U.S. Sen. Dean Heller hit a nerve last week when the Senate voted on an Energy Department nominee with ties to Yucca Mountain.
Make that a couple of nerves.
The Senate voted Thursday to confirm Joseph Hezir to be the department’s chief financial officer. The vote was 89-3, with Heller one of the three.
The Nevada republican pointed out that Hezir was a consultant and former lobbyist whose firm, the EOP Group, did lobbying throughout the 2000s for the Nuclear Energy Institute. Hezir’s lobbyist filings show he worked on Yucca Mountain and other nuclear waste issues.
Hezir halted lobbying in 2011, records show. The Washington Times reported he signed an ethics agreement saying he would resign as EOP Group vice president and director upon confirmation.
Heller said the connection between the nominee and the controversial Nevada nuclear waste site was too close for his comfort. On the Energy Department website, the chief financial officer’s job description includes “strategic planning,” with budget administration, program analysis and evaluation, finance and accounting, internal controls and corporate financial systems.
“Today I am standing up for Nevada,” Heller said after the vote. “Our delegation has fought for years to defund studies and processes leading to the approval of Yucca Mountain. Now we have someone who specifically lobbied the administration and Congress in favor of Yucca Mountain, as recently as two years ago, to oversee finances and implement departmentwide programs.”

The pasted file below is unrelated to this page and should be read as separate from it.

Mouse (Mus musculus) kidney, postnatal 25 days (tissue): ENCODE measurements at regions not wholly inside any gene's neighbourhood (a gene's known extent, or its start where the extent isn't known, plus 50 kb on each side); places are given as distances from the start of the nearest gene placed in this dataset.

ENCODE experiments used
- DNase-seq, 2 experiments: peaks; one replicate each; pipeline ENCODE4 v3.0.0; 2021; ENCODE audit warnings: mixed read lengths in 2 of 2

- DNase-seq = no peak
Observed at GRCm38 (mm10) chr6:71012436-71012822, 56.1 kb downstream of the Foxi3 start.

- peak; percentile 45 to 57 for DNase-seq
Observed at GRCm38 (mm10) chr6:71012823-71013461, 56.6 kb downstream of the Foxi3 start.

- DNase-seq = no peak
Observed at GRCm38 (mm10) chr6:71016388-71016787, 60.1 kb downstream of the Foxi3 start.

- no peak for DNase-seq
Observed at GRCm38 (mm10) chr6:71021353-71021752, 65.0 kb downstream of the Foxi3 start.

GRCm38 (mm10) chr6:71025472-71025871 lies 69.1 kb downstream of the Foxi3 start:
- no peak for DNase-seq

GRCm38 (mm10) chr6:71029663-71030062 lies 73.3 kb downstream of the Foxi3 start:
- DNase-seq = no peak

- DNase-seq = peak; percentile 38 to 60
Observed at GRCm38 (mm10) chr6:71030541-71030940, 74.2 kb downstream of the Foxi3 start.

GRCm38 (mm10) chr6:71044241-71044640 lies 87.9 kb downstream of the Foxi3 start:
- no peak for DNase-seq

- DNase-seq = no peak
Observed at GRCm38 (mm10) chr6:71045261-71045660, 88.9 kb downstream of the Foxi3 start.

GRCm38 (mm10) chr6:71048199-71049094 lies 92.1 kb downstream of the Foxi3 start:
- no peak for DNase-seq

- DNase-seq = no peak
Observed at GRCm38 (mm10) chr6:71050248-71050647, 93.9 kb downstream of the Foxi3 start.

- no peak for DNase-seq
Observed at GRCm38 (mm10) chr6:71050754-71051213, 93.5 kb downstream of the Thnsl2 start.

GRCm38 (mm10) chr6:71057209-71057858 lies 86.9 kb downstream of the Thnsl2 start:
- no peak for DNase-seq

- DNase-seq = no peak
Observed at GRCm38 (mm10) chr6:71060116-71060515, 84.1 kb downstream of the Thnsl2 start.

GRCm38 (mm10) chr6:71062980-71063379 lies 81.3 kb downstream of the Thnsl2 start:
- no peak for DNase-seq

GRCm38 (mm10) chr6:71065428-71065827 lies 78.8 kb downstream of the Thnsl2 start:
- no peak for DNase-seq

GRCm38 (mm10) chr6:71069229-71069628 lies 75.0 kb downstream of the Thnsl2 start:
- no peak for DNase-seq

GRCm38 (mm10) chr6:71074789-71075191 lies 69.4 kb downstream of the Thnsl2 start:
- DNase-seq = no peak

Heller was further irked that Hezir was confirmed without a hearing that would have allowed him to be questioned on his lobbying.
A standing order the Senate approved in June 2011 listed the chief financial officer post among 200 presidentially appointed positions not required to go through a committee confirmation. Heller voted against that order.
There may have been a day in which a nominee carrying even a whiff of Yucca Mountain wouldn’t have made it through confirmation with Nevadans on guard.
That day might have passed — at least for now. Far from pursuing Yucca Mountain, the Energy Department under President Barack Obama has declared the site “unworkable” and says it has no plans to revisit the project.
A spokeswoman said Thursday that the Energy Department’s opposition to Yucca was “unwavering.”
Sen. Harry Reid, D-Nev., voted to confirm Hezir, and a spokeswoman said afterward that concern over the nominee was unfounded.
“The biggest threat to a Yucca revival is the soon-to-be Republican majority in the Senate, not an individual who will have zero policy responsibilities,” the spokeswoman, Kristen Orthman, said. “We have assurances from the Secretary of Energy and the White House that the agency will not pursue Yucca Mountain … Senator Reid will continue to work with the delegation and state, as he has for decades, to keep Yucca locked up and closed, like it is now.”
Bob Halstead, director of the Nevada Agency for Nuclear Projects, said there is value in reminders that Nevada’s official stance opposes Yucca Mountain even as relations with the federal government appear smoother than in the past.
“I think it is important to remind everyone that Nevada will do what is necessary to protect the state’s interests,” Halstead said.